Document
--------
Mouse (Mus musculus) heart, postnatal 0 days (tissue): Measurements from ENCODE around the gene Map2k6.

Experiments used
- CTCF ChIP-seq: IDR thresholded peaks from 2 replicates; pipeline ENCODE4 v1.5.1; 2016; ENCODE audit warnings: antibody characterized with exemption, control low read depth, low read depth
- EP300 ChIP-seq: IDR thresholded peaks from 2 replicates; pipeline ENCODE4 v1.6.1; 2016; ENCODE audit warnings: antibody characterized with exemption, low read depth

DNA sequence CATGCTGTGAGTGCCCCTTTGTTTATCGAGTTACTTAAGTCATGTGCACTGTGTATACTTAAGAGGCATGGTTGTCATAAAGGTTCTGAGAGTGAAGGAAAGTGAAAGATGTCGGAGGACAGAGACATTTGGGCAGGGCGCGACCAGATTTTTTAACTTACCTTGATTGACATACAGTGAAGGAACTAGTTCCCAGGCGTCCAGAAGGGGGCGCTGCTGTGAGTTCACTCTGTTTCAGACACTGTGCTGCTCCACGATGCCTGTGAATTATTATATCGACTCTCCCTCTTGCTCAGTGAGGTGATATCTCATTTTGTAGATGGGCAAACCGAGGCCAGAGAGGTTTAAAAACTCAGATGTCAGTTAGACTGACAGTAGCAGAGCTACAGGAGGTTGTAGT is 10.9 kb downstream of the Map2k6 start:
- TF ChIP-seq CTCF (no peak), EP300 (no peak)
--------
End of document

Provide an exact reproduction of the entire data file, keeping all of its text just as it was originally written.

Mouse (Mus musculus) heart, postnatal 0 days (tissue): Measurements from ENCODE around the gene Map2k6.

Experiments used
- CTCF ChIP-seq: IDR thresholded peaks from 2 replicates; pipeline ENCODE4 v1.5.1; 2016; ENCODE audit warnings: antibody characterized with exemption, control low read depth, low read depth
- EP300 ChIP-seq: IDR thresholded peaks from 2 replicates; pipeline ENCODE4 v1.6.1; 2016; ENCODE audit warnings: antibody characterized with exemption, low read depth

DNA sequence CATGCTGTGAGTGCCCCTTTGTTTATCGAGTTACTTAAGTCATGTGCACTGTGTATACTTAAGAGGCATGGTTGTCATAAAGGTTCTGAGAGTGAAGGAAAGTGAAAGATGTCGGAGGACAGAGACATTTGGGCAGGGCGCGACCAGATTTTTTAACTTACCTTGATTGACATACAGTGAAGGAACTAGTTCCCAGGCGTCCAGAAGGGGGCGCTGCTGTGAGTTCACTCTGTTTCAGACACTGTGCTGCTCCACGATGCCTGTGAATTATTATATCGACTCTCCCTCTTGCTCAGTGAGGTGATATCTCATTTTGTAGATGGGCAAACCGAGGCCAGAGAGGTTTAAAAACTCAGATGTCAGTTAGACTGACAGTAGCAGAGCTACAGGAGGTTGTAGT is 10.9 kb downstream of the Map2k6 start:
- TF ChIP-seq CTCF (no peak), EP300 (no peak)